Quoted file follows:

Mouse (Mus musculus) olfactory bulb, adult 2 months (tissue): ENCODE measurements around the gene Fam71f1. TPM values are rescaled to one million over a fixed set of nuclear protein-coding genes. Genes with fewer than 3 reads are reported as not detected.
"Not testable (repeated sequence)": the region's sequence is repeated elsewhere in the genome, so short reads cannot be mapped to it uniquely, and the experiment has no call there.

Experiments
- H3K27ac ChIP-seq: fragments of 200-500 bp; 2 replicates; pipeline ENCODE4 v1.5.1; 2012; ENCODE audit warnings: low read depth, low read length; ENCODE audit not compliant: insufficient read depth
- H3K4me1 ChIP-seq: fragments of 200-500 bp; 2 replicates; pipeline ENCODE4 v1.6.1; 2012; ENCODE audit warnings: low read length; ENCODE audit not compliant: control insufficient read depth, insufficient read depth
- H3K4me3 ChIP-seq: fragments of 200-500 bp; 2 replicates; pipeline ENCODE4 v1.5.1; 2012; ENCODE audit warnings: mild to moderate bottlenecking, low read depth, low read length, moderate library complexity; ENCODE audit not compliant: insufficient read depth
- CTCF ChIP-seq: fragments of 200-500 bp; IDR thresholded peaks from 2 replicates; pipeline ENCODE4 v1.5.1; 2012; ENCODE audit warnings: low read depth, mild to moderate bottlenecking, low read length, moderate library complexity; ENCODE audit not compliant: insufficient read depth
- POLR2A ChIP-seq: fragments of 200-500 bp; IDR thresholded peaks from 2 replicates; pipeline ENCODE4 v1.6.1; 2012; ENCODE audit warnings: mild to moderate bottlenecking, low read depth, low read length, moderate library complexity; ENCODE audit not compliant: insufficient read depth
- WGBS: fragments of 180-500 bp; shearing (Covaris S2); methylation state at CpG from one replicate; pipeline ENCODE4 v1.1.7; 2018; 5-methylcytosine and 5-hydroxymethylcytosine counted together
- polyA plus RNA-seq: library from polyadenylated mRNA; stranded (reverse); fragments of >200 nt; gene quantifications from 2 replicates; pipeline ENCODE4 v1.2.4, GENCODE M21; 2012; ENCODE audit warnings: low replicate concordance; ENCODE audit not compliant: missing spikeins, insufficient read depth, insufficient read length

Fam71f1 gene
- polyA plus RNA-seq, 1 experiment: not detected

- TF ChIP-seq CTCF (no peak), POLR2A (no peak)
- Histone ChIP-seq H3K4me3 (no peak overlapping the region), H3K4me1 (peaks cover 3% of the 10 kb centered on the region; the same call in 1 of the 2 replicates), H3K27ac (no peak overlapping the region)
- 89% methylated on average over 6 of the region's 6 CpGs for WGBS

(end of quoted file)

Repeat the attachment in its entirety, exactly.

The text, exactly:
Mouse (Mus musculus) olfactory bulb, adult 2 months (tissue): ENCODE measurements around the gene Fam71f1. TPM values are rescaled to one million over a fixed set of nuclear protein-coding genes. Genes with fewer than 3 reads are reported as not detected.
"Not testable (repeated sequence)": the region's sequence is repeated elsewhere in the genome, so short reads cannot be mapped to it uniquely, and the experiment has no call there.

Experiments
- H3K27ac ChIP-seq: fragments of 200-500 bp; 2 replicates; pipeline ENCODE4 v1.5.1; 2012; ENCODE audit warnings: low read depth, low read length; ENCODE audit not compliant: insufficient read depth
- H3K4me1 ChIP-seq: fragments of 200-500 bp; 2 replicates; pipeline ENCODE4 v1.6.1; 2012; ENCODE audit warnings: low read length; ENCODE audit not compliant: control insufficient read depth, insufficient read depth
- H3K4me3 ChIP-seq: fragments of 200-500 bp; 2 replicates; pipeline ENCODE4 v1.5.1; 2012; ENCODE audit warnings: mild to moderate bottlenecking, low read depth, low read length, moderate library complexity; ENCODE audit not compliant: insufficient read depth
- CTCF ChIP-seq: fragments of 200-500 bp; IDR thresholded peaks from 2 replicates; pipeline ENCODE4 v1.5.1; 2012; ENCODE audit warnings: low read depth, mild to moderate bottlenecking, low read length, moderate library complexity; ENCODE audit not compliant: insufficient read depth
- POLR2A ChIP-seq: fragments of 200-500 bp; IDR thresholded peaks from 2 replicates; pipeline ENCODE4 v1.6.1; 2012; ENCODE audit warnings: mild to moderate bottlenecking, low read depth, low read length, moderate library complexity; ENCODE audit not compliant: insufficient read depth
- WGBS: fragments of 180-500 bp; shearing (Covaris S2); methylation state at CpG from one replicate; pipeline ENCODE4 v1.1.7; 2018; 5-methylcytosine and 5-hydroxymethylcytosine counted together
- polyA plus RNA-seq: library from polyadenylated mRNA; stranded (reverse); fragments of >200 nt; gene quantifications from 2 replicates; pipeline ENCODE4 v1.2.4, GENCODE M21; 2012; ENCODE audit warnings: low replicate concordance; ENCODE audit not compliant: missing spikeins, insufficient read depth, insufficient read length

Fam71f1 gene
- polyA plus RNA-seq, 1 experiment: not detected

- TF ChIP-seq CTCF (no peak), POLR2A (no peak)
- Histone ChIP-seq H3K4me3 (no peak overlapping the region), H3K4me1 (peaks cover 3% of the 10 kb centered on the region; the same call in 1 of the 2 replicates), H3K27ac (no peak overlapping the region)
- 89% methylated on average over 6 of the region's 6 CpGs for WGBS